When the Armenian community from Julfa (in present-day Azerbaijan) was displaced by Shah Abbas I in the 17th Century, the Safavid ruler established an Armenian quarter called New Julfah in Isfahan, Iran. The community settled there and the Holy Saviour Cathedral, also known as Vank Cathedral, was one of the first churches that it built.
Within the cathedral compound, there is also a small museum (included in the entrance fee) featuring religious and historical artefacts, including the first book that was printed in Iran. It also prominently documents the Armenian genocide that the Ottoman Empire (the precursor of modern-day Turkey) waged in its final years.
As for the cathedral, its plain dome and exterior belie the richness of the art within. Gilded frescoes depicting the Old and New Testaments and saints cram the walls. Look a little closer and you’ll find Persian floral motifs in the borders. The altar is ornamented with tiles that would not look out of place in any of Iran’s grandest mosques. The combination of Persian and Armenian Christian architecture is unique to this part of the world. If you have never been exposed to Eastern Churches, you could do worse than make Vank Cathedral a priority when you visit Iran.
8. Bonfim Church in Salvador, Brazil
By Thais from World Trip Dairies
The church of Nosso Senhor do Bonfim, or just Igreja do Bonfim, is in the peninsula of Itapagipe, in Salvador (Bahia, Brazil). It was open in 1754 and still preserves a lot of its original beauty.
Every year, in January, they have a massive celebration called Festa do Bonfim, where the church’s stairs are washed and there is music, culture, tradition, and faith.
It’s one of the many Catholic churches in Salvador (the city has over 300 of them!) but what makes it stand out (besides from its history and its beauty) are the gates. The gates all around the church are covered in colorful ribons, tied by the visitors.
They are said to make a wish come true and are very popular. You can buy them from street vendors all around the church or on the souvenir or religious items shops in the neighborhood. Make your wish as you tie a ribbon to the gate, then make another wish and tie one to your wrist. When the ribbon breaks (you can’t force it, though), your wish should come true!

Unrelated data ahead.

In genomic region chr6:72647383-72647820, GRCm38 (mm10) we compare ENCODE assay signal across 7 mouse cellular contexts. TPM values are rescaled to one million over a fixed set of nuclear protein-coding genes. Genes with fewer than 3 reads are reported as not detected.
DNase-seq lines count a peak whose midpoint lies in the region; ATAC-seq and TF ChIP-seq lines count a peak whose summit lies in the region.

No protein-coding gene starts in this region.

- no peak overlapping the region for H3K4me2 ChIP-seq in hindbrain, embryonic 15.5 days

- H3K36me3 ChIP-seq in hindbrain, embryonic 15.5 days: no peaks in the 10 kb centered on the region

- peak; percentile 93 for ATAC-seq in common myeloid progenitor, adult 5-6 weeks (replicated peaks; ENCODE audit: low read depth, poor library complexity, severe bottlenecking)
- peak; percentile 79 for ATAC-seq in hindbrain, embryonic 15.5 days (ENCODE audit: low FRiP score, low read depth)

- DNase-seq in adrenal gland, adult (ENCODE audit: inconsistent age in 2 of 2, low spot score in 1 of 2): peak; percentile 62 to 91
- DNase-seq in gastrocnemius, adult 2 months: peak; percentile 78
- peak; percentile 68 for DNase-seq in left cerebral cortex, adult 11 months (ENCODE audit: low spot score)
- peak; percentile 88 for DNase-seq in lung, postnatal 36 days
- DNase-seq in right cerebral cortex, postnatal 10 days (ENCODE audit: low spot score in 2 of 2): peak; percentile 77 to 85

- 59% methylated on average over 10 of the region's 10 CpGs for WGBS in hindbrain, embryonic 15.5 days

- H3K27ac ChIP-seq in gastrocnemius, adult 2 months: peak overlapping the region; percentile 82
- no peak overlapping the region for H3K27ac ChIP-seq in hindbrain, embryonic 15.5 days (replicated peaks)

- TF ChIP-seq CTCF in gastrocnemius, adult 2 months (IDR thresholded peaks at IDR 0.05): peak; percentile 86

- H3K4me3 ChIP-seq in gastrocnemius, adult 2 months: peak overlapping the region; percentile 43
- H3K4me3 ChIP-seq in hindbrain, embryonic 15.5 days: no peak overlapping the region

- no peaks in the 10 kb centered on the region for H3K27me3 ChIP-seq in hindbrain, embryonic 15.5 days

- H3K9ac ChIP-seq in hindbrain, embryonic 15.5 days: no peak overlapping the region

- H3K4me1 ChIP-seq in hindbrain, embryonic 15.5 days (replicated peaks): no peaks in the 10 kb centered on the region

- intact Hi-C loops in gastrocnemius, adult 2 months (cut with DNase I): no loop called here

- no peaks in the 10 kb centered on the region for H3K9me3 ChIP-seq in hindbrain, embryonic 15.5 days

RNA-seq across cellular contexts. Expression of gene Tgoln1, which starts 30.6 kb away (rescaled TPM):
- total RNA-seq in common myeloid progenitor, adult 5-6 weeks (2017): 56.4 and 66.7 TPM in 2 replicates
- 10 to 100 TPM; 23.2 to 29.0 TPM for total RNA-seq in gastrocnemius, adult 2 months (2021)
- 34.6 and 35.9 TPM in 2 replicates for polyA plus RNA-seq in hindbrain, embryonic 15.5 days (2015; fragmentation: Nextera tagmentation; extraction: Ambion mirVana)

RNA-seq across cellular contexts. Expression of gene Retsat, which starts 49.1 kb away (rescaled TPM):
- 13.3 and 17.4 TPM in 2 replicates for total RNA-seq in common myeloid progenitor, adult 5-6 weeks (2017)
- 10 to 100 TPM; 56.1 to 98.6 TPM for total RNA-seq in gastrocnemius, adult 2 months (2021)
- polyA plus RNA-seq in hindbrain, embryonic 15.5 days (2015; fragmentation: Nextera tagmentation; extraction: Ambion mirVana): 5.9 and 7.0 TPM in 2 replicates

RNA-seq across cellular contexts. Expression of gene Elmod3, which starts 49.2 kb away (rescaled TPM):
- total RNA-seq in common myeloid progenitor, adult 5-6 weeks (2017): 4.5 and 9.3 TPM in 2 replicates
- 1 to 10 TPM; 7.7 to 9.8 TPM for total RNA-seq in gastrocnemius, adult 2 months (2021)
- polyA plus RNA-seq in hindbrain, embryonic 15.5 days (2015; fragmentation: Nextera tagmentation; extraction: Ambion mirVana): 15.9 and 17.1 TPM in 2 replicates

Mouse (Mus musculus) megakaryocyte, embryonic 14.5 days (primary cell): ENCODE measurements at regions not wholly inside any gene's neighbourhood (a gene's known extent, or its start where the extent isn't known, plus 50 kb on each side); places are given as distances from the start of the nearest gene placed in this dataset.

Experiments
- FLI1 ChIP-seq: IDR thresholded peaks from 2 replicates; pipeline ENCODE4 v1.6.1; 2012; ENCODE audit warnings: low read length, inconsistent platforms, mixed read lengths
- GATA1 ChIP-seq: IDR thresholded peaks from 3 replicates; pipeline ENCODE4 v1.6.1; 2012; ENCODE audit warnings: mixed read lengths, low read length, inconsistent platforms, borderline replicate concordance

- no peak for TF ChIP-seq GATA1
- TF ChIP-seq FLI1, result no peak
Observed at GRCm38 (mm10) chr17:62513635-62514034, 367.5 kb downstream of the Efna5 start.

9. Dili Cathedral, East Timor
By Halef from The Round the World Guys
East Timor is overwhelmingly devoted Catholic.
The Vatican is number one, of course, with 99.99% being Roman Catholic. But East Timor comes second with an astonishing 96% of the population being practicing Catholics.
As a Portuguese enclave, East Timor is one of two countries in South East Asia where Roman Catholicism is the religion of the majority. The Dili Cathedral is said to be the second largest church in South East Asia after Manila’s. There is even a big statue of Jesus overlooking Dili Bay that was a gift by then Indonesian President Suharto to win Timorese hearts.
It failed. He didn’t.
Pope John Paul II visited Dili in 1989. For that event, a traditional Timorese altar was built. A statue of the Pope was erected on top of a hill, and his signature marks the entrance to the Dili Cathedral.
You can find Pope John Paul II’s signature, instead of Suharto’s, at the Cathedral’s main entrance.
10. Moedergemeente in Stellenbosch, South Africa
By Sarah of The Winged Fork
Moedergemeente or NG Kerk is second oldest church in South Africa built back in 1686. It is located at the end of the church street lined with art galleries and tall trees. The surroundings are really peaceful and when you enter the church you get a glimpse of its simple, yet beautiful artwork. What surprised us was that the Church does not have an altar like most other churches. It has beautiful wooden pulpit where the altar would normally be.
The pipe organ in the church is especially lovely while the colorful stained glass windows add a surreal serenity to the church.
11. Myeongdong Cathedral, Seoul
By Marie from Be Marie Korea
Myeong-dong Cathedral is located in the middle of the touristic center of Seoul. The Gothic Cathedral, built in 1892, is the main church for the Archdiocese of Seoul and it was the birthplace of the Roman Catholic Community in South Korea. The Cathedral was constructed under the rule of Emperor Gojong but was funded by the Paris Foreign Missions Society and costed $60,000 USD.
Christianity was only introduced to Korea in the 17th century and the Christians had a very difficult time until the Joseon Dynasty as Buddhism was Korea’s main religion at that time. Many Catholics and foreign missionaries were killed. Now 25% of the country is Christian, compared to 15% being Buddhist.
Now the magnificent church is surrounded by department stores, street food vendors and themed coffee shops in Seoul’s most popular shopping district.